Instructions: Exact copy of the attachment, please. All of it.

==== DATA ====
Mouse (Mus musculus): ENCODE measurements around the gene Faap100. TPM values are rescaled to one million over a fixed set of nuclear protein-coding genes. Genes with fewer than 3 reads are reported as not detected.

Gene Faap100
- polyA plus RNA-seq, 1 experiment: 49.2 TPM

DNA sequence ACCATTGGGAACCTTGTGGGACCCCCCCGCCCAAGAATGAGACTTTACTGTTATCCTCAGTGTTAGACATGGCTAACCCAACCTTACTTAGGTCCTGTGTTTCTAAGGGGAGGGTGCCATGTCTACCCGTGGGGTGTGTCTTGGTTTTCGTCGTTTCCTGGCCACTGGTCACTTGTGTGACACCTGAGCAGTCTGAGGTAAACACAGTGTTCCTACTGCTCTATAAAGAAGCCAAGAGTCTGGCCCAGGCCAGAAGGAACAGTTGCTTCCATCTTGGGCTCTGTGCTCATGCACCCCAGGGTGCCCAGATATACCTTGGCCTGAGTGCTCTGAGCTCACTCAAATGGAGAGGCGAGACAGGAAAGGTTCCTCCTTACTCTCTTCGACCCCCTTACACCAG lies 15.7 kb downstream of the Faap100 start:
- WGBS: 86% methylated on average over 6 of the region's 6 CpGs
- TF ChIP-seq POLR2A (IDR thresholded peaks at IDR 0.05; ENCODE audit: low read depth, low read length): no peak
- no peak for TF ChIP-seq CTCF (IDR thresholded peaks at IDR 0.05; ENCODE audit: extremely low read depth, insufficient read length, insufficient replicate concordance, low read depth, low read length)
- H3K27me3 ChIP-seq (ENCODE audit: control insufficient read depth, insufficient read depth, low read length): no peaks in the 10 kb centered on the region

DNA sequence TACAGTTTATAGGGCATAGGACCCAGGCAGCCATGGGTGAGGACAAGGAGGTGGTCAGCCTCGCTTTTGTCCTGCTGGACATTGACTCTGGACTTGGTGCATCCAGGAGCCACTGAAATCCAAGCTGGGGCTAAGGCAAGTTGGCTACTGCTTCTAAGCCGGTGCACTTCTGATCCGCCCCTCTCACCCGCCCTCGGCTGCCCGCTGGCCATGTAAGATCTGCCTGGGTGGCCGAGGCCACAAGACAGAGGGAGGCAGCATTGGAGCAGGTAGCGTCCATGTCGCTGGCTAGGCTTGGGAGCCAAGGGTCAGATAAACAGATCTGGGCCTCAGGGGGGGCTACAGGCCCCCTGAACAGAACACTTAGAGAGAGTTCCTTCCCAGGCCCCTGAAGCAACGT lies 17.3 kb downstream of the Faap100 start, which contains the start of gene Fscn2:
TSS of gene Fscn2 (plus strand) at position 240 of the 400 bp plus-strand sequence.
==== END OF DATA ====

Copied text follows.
Mouse (Mus musculus): ENCODE measurements around the gene Faap100. TPM values are rescaled to one million over a fixed set of nuclear protein-coding genes. Genes with fewer than 3 reads are reported as not detected.

Gene Faap100
- polyA plus RNA-seq, 1 experiment: 49.2 TPM

DNA sequence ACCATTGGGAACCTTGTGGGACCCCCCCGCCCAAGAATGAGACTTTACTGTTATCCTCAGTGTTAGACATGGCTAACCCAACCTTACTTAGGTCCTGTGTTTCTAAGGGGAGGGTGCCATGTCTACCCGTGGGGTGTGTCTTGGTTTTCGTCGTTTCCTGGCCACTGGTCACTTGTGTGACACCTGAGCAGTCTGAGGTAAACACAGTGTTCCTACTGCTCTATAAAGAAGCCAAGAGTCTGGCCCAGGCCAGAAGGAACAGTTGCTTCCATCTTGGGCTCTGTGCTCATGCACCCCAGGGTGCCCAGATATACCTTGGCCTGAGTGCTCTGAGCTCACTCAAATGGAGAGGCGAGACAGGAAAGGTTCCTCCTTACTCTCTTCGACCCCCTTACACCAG lies 15.7 kb downstream of the Faap100 start:
- WGBS: 86% methylated on average over 6 of the region's 6 CpGs
- TF ChIP-seq POLR2A (IDR thresholded peaks at IDR 0.05; ENCODE audit: low read depth, low read length): no peak
- no peak for TF ChIP-seq CTCF (IDR thresholded peaks at IDR 0.05; ENCODE audit: extremely low read depth, insufficient read length, insufficient replicate concordance, low read depth, low read length)
- H3K27me3 ChIP-seq (ENCODE audit: control insufficient read depth, insufficient read depth, low read length): no peaks in the 10 kb centered on the region

DNA sequence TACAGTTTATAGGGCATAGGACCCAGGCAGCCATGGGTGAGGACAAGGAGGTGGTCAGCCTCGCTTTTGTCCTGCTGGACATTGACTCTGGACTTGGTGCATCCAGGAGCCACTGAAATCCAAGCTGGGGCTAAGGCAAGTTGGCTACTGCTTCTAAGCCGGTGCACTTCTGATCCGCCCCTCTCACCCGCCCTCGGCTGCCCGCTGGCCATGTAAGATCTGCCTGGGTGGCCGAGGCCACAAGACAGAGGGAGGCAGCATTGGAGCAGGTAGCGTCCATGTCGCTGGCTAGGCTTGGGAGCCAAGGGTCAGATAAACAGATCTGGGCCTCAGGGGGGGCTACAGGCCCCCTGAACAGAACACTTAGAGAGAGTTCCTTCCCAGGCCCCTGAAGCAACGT lies 17.3 kb downstream of the Faap100 start, which contains the start of gene Fscn2:
TSS of gene Fscn2 (plus strand) at position 240 of the 400 bp plus-strand sequence.